A few other non-fiscal impact provisions are worth flagging.  At the top of the list is the pass-through entity tax.  Minnesota has now joined 15 other states in providing higher income resident relief from the 2017 Tax Cuts and Jobs Act’s $10,000 cap on the state and local tax (SALT) deduction without lowering state tax revenue.  The state budget reserve amount has been updated to $2.38 billion, and a new “revenue shift fix” has been tacked on to the pre-session allocation of any surplus revenues arising out of the November forecast.   This one reduces the percentage of accelerated June sales tax liabilities until the percentage is reduced to zero.  It is sixth in the pecking order behind items like budget reserve replenishment and paying back school shifts.  With regards to property taxation, summary budget information on local units of government and percent changes in their proposed levies for the following year will accompanying taxpayer notices of proposed property taxes beginning in tax year 2023.

Wrestling with Tax Expenditures

Overlooked in the narrative of tax relief and buried deep in the text of the omnibus tax bill’s “miscellaneous” article is a provision offering possibly the biggest lasting and beneficial impact on the state’s tax system.  The provision launches a serious effort to bring tax expenditures into the biennial budget process thanks to the leadership of House Tax Chair Marquart, who has been a champion for this cause for some time, and the support of Senate Tax Chair Nelson.

The centerpiece of the legislation is the establishment of a new tax expenditure review commission.  It will be comprised of four senators (two appointed each by Senate majority and minority leader) four House members (two appointed each by House Speaker and minority leaders) and the commissioner of Revenue (or designee).  Supported administratively by the Legislative Budget Office and the Department of Revenue, the commission for the first three years will conduct an initial review and identify evaluation measures.  After this period, tax expenditures will be reviewed on a regular rotating basis, which among other things would include:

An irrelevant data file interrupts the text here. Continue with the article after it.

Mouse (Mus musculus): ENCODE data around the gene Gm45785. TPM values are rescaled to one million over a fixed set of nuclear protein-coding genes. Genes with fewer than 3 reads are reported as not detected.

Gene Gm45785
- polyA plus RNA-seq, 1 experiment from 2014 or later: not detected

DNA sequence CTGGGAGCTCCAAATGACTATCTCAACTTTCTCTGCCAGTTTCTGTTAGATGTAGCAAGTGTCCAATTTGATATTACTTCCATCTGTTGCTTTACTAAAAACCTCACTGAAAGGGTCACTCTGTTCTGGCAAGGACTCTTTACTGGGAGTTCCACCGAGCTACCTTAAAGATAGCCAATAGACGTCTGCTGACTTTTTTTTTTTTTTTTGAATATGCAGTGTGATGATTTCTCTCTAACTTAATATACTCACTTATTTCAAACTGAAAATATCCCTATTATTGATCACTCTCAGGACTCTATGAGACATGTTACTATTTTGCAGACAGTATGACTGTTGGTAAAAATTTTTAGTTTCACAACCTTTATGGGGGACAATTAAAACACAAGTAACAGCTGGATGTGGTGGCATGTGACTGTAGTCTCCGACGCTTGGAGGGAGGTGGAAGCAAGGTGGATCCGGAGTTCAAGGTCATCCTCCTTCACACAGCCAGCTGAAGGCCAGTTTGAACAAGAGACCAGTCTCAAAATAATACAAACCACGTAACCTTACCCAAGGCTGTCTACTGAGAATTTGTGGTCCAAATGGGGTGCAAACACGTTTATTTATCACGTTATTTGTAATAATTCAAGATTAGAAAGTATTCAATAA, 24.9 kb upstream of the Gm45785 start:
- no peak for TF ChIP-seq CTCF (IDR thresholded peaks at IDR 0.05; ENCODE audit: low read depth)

• measurable impacts and efficiency of the expenditure;
  • comparison of effectiveness to a direct expenditure;
  • potential modifications to improve efficiency and effectiveness;
  • potential revenue-neutral rate reduction from repeal;
  • cumulative fiscal impacts of other state and federal taxes providing benefits for similar activities; and
  • a recommendation of whether the expenditure should be continued, repealed, or modified.

The commission will be required to submit a report to the legislature by December 15 of each year, and tax committees are required to hold a public hearing with testimony in the year following the submission of the report.

Minnesota’s biennial tax expenditure budget report, long regarded as a model for other states, will also be enhanced.  Beginning in 2024, the report will include incidence analysis of significant sales and income tax expenditures[3], estimates of revenue neutral rate reductions from repeal, and purpose statements for each expenditure communicating the rationale for its policy existence.  The enhanced report will be published in November of every even numbered year to align it with the biennial budget session.

Having a good definition of what constitutes a tax expenditure is important, and definitional debates have often been a thorn in the side of making progress on this topic.  The bill also amends the definition of tax expenditure to exclude provisions that mitigate tax pyramiding on intermediate business-to-business inputs.  (It should also exclude comparable corporate tax provisions like the dividend received deduction).

Finally, the legislation requires any bill that creates a new tax expenditure or continues an expiring tax expenditure must include an expiration date for the tax expenditure that is no more than eight years from the day the provision takes effect.

As we have stated before, tax expenditures are not by definition bad policy.  They can support important public policy goals.  But they can also:

  • cause tax rates to be higher than they need to be;
  • introduce significant amounts of administrative complexity and cost into the tax system;
  • create perverse incentives; and
  • violate important tax principles like treating equals equally.

Contrary to popular belief, tax expenditures do not shrink the size of government.  Taxpayers who do not benefit pay higher rates for the same size of government.  If forgone revenue would have been used for a rate cut, the size of government has gone up not down.

The smart money is probably on lowering expectations from this initiative.  As State Tax Notes columnist Billy Hamilton recently observed about these provisions, “The political inertia of doing nothing is amazingly powerful, regardless of which party controls the legislature and governor’s office.”[4]  But even if political inertia wins, it won’t be because we don’t have a much better and needed understanding of what we are doing with our tax system, why we are doing it, and what the implications are for the both the state and taxpayers themselves.


[1] Includes a $100 million transfer from the budget reserve.

[2] The make-up the commission would require a majority of the House and the Senate commission members to prohibit an expenditure, which under the current commission composition, makes any such prohibitions unlikely. 

[3] “Significant” is defined as all tax expenditures excluding those incorporated into state law by reference to a federal definition of income, results in a revenue reduction of less than $10,000,000 per biennium, or is a business tax credit (because Revenue’s incidence database isn’t sufficiently granular for corporate or pass-through business taxes.)

[4] “The Stubborn Stickiness of Tax Expenditures,” State Tax Notes, December 10, 2020